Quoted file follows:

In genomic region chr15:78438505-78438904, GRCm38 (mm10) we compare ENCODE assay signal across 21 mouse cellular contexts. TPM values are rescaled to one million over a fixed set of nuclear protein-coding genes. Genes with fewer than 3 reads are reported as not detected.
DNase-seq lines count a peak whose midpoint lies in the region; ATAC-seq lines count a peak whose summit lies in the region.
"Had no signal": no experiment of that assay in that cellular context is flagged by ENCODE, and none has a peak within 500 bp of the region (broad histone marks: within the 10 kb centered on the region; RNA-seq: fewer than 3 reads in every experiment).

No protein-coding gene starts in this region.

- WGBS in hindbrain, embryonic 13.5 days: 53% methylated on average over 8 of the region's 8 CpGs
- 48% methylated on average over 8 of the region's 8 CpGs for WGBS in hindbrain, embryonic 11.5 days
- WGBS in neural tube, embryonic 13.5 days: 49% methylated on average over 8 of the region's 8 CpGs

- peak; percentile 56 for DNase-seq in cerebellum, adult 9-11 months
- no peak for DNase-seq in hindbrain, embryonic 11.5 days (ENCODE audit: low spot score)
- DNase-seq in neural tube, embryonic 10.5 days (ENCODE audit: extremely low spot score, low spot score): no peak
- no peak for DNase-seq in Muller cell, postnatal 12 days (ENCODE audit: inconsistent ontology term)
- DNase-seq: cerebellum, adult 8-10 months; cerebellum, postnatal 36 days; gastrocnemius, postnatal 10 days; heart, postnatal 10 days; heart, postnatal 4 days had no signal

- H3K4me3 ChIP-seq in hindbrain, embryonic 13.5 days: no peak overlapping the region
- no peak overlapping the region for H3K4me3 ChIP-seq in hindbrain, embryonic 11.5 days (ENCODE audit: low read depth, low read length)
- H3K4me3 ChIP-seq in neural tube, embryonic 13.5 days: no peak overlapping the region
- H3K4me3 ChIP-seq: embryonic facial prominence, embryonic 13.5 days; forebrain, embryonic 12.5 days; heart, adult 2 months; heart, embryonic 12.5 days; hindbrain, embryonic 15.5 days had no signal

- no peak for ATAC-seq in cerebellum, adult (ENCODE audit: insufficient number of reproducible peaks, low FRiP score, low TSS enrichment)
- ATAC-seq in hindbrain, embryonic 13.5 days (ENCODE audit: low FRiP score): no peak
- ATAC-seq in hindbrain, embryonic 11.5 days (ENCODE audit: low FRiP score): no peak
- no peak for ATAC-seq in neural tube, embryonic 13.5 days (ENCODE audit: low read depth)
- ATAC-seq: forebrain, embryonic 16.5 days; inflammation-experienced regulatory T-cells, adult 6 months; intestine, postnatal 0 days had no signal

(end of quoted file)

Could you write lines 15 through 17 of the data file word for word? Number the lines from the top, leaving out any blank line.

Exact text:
- H3K4me3 ChIP-seq in neural tube, embryonic 13.5 days: no peak overlapping the region
- H3K4me3 ChIP-seq: embryonic facial prominence, embryonic 13.5 days; forebrain, embryonic 12.5 days; heart, adult 2 months; heart, embryonic 12.5 days; hindbrain, embryonic 15.5 days had no signal

- no peak for ATAC-seq in cerebellum, adult (ENCODE audit: insufficient number of reproducible peaks, low FRiP score, low TSS enrichment)